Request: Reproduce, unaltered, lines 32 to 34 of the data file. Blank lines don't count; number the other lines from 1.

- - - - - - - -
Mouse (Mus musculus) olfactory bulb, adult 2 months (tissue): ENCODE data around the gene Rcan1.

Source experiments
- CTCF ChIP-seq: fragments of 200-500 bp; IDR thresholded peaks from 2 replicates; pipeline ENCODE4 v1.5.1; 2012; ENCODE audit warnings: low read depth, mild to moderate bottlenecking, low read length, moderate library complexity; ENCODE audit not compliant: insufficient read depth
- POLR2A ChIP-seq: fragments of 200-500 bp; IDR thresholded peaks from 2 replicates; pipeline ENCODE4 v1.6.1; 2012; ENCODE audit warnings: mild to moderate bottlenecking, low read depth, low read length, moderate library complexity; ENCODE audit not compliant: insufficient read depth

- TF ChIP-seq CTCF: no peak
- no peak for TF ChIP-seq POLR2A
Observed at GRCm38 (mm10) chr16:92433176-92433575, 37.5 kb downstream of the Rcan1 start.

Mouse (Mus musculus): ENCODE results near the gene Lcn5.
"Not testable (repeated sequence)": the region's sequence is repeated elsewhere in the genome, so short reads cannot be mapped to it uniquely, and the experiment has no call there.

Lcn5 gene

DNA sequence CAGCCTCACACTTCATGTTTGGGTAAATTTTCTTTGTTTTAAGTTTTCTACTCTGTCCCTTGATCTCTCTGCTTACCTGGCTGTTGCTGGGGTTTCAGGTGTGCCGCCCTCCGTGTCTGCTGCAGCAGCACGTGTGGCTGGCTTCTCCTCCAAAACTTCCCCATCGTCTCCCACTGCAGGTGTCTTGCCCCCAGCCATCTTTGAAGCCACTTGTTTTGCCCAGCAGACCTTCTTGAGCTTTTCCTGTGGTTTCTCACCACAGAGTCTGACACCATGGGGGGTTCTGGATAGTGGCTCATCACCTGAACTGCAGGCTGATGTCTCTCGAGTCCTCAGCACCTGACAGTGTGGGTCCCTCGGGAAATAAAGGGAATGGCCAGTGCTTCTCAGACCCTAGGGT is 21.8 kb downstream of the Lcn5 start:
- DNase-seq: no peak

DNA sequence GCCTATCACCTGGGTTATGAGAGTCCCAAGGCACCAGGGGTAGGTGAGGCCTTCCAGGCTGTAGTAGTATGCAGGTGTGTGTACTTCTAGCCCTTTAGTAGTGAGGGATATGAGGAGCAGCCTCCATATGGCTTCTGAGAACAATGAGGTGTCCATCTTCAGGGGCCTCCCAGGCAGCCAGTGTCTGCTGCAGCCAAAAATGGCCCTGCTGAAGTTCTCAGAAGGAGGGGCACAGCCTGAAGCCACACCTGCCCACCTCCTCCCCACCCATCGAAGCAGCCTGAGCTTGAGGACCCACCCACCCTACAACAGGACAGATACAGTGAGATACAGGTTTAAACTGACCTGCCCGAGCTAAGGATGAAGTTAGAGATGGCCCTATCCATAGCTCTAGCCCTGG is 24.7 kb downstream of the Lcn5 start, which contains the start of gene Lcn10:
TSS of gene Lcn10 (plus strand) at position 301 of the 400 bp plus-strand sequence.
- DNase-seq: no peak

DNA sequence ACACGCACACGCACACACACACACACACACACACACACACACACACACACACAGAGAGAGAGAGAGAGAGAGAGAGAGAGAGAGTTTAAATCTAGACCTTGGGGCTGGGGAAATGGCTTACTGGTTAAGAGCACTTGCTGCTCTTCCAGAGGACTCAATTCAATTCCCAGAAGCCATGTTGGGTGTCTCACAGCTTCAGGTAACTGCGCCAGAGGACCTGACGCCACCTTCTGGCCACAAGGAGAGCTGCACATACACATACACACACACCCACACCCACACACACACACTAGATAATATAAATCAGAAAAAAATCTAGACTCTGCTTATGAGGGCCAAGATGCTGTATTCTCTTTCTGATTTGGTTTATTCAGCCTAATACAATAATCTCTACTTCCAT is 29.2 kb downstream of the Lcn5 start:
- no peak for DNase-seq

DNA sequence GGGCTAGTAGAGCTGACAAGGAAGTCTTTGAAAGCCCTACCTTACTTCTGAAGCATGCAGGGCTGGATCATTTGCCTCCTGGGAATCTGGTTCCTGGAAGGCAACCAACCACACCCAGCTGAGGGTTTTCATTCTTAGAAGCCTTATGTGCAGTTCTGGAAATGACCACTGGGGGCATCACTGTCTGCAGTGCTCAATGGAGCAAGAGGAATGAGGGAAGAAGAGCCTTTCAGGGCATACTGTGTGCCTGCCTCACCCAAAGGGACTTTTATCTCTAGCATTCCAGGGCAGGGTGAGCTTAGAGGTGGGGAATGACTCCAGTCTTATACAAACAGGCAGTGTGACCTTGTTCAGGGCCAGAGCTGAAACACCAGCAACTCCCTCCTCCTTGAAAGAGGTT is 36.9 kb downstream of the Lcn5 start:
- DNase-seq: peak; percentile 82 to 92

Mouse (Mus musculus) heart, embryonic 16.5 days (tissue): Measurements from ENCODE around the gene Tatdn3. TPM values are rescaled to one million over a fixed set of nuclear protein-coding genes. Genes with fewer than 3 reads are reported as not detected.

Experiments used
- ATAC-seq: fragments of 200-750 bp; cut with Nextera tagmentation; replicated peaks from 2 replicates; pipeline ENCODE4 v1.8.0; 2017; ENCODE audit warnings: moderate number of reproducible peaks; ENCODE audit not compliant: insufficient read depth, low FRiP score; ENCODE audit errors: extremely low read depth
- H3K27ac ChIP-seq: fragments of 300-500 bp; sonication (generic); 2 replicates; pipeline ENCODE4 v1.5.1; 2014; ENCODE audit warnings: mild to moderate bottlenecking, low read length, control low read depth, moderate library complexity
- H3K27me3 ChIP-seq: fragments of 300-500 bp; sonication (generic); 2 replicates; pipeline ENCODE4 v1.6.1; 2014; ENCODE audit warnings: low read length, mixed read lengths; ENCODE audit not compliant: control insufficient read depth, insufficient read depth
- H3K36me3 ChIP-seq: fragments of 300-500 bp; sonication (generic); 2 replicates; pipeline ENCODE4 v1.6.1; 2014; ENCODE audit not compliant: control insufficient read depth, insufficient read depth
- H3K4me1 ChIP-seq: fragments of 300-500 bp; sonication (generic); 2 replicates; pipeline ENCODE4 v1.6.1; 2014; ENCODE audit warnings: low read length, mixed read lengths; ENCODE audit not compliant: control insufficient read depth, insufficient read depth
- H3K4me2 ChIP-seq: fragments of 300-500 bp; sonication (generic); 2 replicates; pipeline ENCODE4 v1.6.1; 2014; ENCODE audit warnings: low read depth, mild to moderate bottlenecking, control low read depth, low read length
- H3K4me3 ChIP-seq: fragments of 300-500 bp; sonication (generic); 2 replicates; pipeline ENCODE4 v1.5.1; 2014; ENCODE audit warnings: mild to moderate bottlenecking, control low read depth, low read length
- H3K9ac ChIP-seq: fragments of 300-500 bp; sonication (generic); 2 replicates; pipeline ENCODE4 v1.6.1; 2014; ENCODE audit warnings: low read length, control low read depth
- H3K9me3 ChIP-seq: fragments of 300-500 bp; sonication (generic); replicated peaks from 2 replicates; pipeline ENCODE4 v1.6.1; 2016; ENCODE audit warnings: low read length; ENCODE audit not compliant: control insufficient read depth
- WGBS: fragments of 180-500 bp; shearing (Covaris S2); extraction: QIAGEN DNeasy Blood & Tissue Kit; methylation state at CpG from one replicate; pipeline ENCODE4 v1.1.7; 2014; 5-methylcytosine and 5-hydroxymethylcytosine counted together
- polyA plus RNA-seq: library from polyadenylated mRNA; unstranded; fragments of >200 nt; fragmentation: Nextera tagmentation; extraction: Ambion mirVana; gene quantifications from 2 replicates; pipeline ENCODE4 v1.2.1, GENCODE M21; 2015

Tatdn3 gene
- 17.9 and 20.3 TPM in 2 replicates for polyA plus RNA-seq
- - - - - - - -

- polyA plus RNA-seq: library from polyadenylated mRNA; unstranded; fragments of >200 nt; fragmentation: Nextera tagmentation; extraction: Ambion mirVana; gene quantifications from 2 replicates; pipeline ENCODE4 v1.2.1, GENCODE M21; 2015

Tatdn3 gene
- 17.9 and 20.3 TPM in 2 replicates for polyA plus RNA-seq